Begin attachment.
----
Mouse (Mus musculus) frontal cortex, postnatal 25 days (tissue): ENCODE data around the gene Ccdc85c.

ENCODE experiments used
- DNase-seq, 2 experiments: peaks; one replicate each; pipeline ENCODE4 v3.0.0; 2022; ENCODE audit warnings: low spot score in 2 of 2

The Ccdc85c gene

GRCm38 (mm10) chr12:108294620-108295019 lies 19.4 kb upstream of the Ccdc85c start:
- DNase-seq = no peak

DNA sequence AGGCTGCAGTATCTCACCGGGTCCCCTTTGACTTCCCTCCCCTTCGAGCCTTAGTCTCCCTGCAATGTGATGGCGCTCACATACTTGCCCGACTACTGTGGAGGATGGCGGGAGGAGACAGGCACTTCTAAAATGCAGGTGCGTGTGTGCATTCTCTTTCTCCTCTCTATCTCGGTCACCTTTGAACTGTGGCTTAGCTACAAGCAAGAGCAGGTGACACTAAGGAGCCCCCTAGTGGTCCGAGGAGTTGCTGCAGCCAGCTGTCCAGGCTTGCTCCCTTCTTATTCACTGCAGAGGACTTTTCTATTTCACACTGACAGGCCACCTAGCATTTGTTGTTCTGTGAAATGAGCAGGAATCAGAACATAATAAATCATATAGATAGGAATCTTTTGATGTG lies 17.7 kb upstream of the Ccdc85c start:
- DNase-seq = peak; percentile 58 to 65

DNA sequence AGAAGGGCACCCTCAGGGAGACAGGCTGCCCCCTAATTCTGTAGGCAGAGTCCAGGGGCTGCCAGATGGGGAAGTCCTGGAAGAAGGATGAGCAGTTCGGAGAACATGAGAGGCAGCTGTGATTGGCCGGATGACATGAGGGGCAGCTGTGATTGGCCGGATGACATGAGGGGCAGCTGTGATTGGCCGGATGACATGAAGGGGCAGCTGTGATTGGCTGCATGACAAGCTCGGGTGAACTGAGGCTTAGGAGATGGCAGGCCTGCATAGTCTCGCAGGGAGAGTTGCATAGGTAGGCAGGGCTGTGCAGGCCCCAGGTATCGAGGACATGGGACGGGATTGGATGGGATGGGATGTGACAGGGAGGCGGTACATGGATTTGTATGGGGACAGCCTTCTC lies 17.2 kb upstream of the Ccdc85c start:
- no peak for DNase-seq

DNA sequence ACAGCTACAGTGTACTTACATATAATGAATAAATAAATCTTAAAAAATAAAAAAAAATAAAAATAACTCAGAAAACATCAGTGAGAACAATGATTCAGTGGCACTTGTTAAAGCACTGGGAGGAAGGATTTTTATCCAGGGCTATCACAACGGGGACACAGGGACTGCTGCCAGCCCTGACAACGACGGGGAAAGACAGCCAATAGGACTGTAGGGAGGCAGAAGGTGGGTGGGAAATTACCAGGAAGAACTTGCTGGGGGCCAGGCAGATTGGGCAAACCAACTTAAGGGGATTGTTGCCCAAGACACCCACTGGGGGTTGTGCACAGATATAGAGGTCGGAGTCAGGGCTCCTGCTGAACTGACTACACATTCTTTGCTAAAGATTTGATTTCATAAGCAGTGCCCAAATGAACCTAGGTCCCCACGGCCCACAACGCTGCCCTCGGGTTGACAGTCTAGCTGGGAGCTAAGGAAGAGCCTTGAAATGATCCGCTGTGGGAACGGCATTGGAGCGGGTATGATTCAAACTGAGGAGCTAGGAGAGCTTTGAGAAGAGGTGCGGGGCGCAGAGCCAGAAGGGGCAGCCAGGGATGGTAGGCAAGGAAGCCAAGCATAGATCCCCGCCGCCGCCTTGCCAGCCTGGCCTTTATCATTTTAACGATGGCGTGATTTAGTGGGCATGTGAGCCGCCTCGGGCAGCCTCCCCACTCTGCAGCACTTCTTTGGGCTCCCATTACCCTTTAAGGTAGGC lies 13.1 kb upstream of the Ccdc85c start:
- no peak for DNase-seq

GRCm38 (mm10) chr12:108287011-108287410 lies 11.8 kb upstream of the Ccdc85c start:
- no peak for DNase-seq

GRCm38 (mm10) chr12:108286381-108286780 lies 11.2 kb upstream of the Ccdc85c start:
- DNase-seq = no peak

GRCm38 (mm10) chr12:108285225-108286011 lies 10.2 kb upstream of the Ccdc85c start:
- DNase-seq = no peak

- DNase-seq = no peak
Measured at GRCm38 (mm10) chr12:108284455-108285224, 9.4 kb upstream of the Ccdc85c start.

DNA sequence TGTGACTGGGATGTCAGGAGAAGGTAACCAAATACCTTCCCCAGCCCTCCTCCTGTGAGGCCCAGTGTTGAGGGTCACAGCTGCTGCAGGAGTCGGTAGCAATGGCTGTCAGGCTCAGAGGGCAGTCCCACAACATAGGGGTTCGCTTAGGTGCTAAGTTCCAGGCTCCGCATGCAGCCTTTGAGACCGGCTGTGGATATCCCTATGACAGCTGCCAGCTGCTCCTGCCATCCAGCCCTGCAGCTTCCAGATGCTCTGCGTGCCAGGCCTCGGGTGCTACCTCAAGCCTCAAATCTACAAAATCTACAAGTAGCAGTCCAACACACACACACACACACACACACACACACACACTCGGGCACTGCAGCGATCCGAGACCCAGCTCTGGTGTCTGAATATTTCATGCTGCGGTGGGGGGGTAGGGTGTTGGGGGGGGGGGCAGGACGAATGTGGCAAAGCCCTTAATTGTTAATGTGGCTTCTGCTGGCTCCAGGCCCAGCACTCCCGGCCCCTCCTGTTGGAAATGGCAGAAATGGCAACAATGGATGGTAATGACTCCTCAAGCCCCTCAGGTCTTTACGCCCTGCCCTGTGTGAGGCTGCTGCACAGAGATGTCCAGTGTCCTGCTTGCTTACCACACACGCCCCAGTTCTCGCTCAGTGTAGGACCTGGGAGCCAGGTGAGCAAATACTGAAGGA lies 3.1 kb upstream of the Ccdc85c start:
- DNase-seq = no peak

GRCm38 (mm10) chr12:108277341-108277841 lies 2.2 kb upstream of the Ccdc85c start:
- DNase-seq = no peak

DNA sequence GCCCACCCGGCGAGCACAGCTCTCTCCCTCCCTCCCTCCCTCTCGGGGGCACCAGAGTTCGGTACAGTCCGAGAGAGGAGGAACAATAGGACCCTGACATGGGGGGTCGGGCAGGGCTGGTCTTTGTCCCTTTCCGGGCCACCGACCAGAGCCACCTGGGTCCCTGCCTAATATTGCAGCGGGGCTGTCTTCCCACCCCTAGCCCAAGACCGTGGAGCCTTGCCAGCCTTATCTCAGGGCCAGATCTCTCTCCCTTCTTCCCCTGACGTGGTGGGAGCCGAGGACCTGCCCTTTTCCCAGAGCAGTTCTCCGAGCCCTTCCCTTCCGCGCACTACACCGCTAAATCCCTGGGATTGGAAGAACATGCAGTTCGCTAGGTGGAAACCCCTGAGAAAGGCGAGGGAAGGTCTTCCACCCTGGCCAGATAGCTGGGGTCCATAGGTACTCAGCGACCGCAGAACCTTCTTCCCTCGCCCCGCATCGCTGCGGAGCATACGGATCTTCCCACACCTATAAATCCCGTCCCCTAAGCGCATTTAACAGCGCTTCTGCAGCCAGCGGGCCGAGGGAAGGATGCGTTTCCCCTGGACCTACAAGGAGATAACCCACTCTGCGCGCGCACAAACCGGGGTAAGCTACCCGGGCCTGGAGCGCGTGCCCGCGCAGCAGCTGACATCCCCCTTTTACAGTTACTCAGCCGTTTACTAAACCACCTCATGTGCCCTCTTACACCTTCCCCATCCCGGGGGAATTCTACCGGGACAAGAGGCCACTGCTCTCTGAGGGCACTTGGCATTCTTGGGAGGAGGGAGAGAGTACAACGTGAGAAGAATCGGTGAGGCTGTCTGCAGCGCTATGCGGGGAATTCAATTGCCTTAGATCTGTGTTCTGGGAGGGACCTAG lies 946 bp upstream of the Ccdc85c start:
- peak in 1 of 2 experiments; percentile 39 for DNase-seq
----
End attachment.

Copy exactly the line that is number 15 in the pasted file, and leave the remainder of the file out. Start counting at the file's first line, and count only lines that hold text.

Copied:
GRCm38 (mm10) chr12:108286381-108286780 lies 11.2 kb upstream of the Ccdc85c start: